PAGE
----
Disclaimer: I’m not a financial or legal professional so everything you are about to read is simply one investor’s opinion.
For those who don’t know anything about the SAFE Act:
Quick info on SAFE Act: Under the act, it has become illegal to seller finance a residential property to a retail buyer.
There are a lot of people throughout the online and offline space who know way more about the SAFE Act than I do. I don’t want to talk about the specifics of the act but instead the fear that this has instilled in new investors.
First, let me back up and talk about my introduction into real estate investing.
I got inspired to begin investing in real estate after reading Lonnie Scruggs’ books about mobile home investing. For those who don’t know, he built his business on buying cheap mobile homes and selling them on terms.
However, once I began to search the real estate forums on several websites, the SAFE Act kept popping up. I spent several weeks researching the act as well as getting my mobile home license to buy and sell mobile homes with my state. Honestly, with so many scattered viewpoints and having a difficult time between establishing what was fact and what was fiction, I felt lost.
Eventually, I just decided to get started. I guess the potential returns were too good to turn down.
My first deal was a mobile home that I seller financed to a retail customer and continue to collect money on. I realized that I didn’t feel comfortable not owning the land as well so all of our investments since then have involved mobile homes with the land.
So, the mobile home licensing issue went away (since we own the land as well as the mobile home).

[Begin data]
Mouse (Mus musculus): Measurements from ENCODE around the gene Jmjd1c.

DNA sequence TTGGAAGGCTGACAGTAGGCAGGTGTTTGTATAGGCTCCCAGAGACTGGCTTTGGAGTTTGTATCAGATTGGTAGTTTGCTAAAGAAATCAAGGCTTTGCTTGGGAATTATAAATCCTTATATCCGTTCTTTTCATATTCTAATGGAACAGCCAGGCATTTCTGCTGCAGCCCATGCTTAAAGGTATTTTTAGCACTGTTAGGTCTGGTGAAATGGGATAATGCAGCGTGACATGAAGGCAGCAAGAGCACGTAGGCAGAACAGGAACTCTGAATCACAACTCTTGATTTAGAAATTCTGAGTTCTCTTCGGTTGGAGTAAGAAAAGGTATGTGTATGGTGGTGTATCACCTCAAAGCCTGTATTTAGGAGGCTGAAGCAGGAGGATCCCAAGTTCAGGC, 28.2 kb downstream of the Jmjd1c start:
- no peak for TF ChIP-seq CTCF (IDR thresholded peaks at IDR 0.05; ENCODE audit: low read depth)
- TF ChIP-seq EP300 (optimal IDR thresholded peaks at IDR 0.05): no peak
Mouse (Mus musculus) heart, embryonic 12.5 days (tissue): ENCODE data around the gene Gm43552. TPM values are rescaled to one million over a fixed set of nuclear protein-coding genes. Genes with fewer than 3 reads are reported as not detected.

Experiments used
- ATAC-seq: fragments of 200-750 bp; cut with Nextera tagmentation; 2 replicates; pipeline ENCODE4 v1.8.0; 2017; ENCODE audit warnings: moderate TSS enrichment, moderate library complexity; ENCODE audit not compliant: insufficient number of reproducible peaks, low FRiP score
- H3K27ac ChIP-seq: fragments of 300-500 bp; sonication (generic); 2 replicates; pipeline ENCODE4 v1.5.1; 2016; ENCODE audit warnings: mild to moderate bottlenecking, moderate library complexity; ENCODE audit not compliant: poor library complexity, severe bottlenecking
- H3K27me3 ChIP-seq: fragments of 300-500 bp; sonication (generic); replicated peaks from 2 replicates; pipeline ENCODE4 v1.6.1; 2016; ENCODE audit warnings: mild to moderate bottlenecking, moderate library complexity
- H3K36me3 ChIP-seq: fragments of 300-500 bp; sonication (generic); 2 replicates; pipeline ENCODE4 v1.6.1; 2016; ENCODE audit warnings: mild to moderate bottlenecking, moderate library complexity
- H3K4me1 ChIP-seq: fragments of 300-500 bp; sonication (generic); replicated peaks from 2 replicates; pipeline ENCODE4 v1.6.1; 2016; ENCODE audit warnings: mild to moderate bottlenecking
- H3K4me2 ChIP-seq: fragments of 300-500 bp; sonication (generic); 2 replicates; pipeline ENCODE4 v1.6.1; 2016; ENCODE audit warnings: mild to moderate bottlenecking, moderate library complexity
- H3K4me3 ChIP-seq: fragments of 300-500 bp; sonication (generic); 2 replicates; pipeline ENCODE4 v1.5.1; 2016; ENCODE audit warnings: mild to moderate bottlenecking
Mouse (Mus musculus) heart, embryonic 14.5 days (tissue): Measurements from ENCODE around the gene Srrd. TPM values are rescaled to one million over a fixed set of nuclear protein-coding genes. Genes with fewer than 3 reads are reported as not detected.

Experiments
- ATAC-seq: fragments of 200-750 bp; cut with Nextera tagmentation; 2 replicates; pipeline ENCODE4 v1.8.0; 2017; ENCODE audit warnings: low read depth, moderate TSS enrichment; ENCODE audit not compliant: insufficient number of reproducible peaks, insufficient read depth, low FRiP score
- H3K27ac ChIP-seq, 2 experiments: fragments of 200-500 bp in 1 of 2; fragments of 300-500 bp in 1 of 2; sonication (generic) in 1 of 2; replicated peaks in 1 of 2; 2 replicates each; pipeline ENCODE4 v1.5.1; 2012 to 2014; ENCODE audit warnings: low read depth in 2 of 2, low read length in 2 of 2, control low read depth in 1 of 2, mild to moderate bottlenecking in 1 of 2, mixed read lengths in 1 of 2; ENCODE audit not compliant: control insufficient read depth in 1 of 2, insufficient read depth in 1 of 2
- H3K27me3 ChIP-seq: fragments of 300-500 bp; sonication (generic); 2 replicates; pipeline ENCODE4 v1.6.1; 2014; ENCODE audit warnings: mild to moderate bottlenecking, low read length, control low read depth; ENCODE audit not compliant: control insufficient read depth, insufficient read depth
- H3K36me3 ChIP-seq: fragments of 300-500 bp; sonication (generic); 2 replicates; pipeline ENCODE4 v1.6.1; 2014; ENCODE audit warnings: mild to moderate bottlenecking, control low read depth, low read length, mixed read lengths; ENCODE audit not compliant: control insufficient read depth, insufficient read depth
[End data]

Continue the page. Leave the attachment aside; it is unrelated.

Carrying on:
Get Started and See If You Like It
My advice to new investors is to get started in the niche that they are interested in and figure out these licensing issues once they have completed a few successful deals. As it turns out, I didn’t need to complete the mobile home licensing but wouldn’t have known this if I hadn’t gotten started.
You may start out thinking you want to seller finance some single family homes for the fairly passive income but later decide that you would rather rent the homes to keep the appreciation. Suddenly, the SAFE Act no longer applies to you.
So What Do I Do If The SAFE Act Does Apply To My Business?
I don’t think anybody really knows what the penalties will be or how the government will enforce this act on small investors.
You may want to contact your state housing association and assess their thoughts on the SAFE Act and how it might apply to your business.
You might also want to look through real estate investing forums relating to the SAFE Act, especially the posts that link to more official news of this act and not so much the opinions of any one investor.
Here is my rationale:
The product that seller-financiers and rent-to-own sellers are delivering is not illegal. After all, we are not drug dealers but are simply providing housing and giving renters a chance to become homeowners.
And financing for housing does not appear to be ending anytime soon (look at the huge bank bailout made by the federal government just a few years ago.)
What has been called in to question is the legality of the method of delivery.
So we are going to need to change our specific strategies, but the basic business model should remain the same. Many low income families are still going to want to own their own home but will get turned down by banks for financing. The need for the investor who is willing to fill this void will always be present.
My belief is that as more information comes out about the status and enforcement of these federal regulations, the investors who collaborate on MobileHomeEbook.com and other locations will discover solutions and adapt their businesses to these changes to remain profitable while staying on the right side of the law.
I know that I am going to take some heat for this. What’s your opinion in regards to the SAFE Act?